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  Why Individuate?

Transcript: Individuation is the primary theme of Breakthrough U Module 1, but why would someone want to individuate? The author Sallie Nichols explains the concept of individuation in her book Jung and the Tarot (Nichols, S., Jung and the Tarot, p. 18-19):

From what has already been said, it is easy to understand why Jung chose to call this kind of self-realization individuation. By confronting the archetypes and freeing oneself somewhat from their compulsion, one becomes increasingly able to respond to life in an individual way. As we have seen, the behavior of those with little awareness of the archetypes is predetermined by unseen forces. It is almost as rigidly programmed as the instinctual behavior of the birds and bees who always react to certain stimuli in a preordained way, so that mating, nest building, migration, and so forth, are carried on in identical patterns throughout the generations. But when a human being has achieved some degree of self-awareness, he is able to make choices that are different from those of the flock and to express himself in ways that are uniquely his own. Having contact with his own true self he will no longer be prey to the chatter of other selves, inner and outer. What "they" are doing and saying will have less influence upon his life. He will be able to examine current social customs and ideas and adopt them or not as he chooses. He will be free to act in ways that fulfill his deepest needs and express his truest self.

It is important to note here that as a person gains the independence to be a nonconformist, he also gains the self-assurance to be a conformist. As Jung has often stressed, an individuated person is not the same as someone who is individualistic. He is not driven to conform to custom, but he is equally not driven to defy it. He does not try to set himself apart from his peers by affecting peculiar dress or by exhibiting outlandish behavior. On the contrary, because he so truly experiences himself as a unique expression of the godhead, he is under no compulsion to prove it.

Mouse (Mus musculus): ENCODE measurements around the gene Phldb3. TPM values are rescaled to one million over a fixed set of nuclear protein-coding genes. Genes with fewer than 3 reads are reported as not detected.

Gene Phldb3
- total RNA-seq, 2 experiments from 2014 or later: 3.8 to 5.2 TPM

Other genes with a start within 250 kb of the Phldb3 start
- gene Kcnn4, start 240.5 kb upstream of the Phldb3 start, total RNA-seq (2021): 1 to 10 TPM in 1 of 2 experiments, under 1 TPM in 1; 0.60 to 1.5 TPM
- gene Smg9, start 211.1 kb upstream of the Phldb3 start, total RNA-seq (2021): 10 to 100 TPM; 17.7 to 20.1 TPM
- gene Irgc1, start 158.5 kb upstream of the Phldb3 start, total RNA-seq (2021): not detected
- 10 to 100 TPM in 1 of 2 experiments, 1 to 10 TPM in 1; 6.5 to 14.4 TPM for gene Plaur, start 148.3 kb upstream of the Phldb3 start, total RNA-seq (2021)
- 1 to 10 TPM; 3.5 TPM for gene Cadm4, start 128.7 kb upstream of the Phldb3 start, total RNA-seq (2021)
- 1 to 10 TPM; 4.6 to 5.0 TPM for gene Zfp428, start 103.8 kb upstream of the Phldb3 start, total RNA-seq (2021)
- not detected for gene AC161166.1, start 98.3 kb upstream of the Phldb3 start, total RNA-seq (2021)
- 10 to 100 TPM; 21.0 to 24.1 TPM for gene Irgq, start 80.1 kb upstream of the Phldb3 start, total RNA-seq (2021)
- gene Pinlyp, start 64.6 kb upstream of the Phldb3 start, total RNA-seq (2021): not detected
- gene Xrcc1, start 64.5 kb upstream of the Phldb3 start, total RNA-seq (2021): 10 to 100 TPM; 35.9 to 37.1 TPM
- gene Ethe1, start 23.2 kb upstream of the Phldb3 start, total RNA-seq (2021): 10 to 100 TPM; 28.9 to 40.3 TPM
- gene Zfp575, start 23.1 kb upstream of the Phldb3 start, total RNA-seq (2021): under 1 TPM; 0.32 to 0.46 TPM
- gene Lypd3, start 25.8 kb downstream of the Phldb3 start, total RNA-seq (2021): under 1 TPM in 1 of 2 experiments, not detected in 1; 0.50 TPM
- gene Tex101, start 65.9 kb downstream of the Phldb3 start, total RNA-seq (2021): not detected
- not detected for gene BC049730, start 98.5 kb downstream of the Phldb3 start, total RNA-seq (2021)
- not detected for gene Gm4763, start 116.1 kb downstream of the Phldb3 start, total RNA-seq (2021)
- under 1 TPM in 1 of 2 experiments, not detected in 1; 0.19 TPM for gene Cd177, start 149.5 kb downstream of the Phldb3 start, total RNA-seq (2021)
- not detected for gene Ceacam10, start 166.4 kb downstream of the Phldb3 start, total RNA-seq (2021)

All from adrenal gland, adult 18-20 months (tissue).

Whenever we meet such a person, he is usually indistinguishable at first glance from others in the group. His overt behavior and dress may be in no way remarkable. He may be actively engaged in conversation, or he may be relatively quiet; but almost instantly some indefinable quality in his way of being may attract us to him. It is as if everything about him-his clothes, his gestures, his way of sitting or standing-belongs to him. Nothing about him is superimposed. Everything he says or does appears to arise from his deepest center, so that even his most ordinary remark shines forth with new meaning. If he is silent, his silence too, seems to belong. It a comfortable silence both for him and for us. Often such a person in silence will seem more present and active than those who are participating in more overt ways. Because he is in contact with his deepest self, our deep self responds, so that sitting in silence with this kind of human being can open up new vistas of awareness. Being at home with himself, he is instantly at home with us-and we with him. We feel as if we have known him forever. The communication between us is so open and easy that we understand him; and yet, he puzzles us. On the one hand, he is the most unusual person we have ever met, and on the other, he is just like us. He is a paradox.

You may have heard this before and you may hear it again because this is my highest vision for Breakthrough U… for you. To be such an extraordinary individual that you both perfectly blend-in and stand-out. You will be a paradox.

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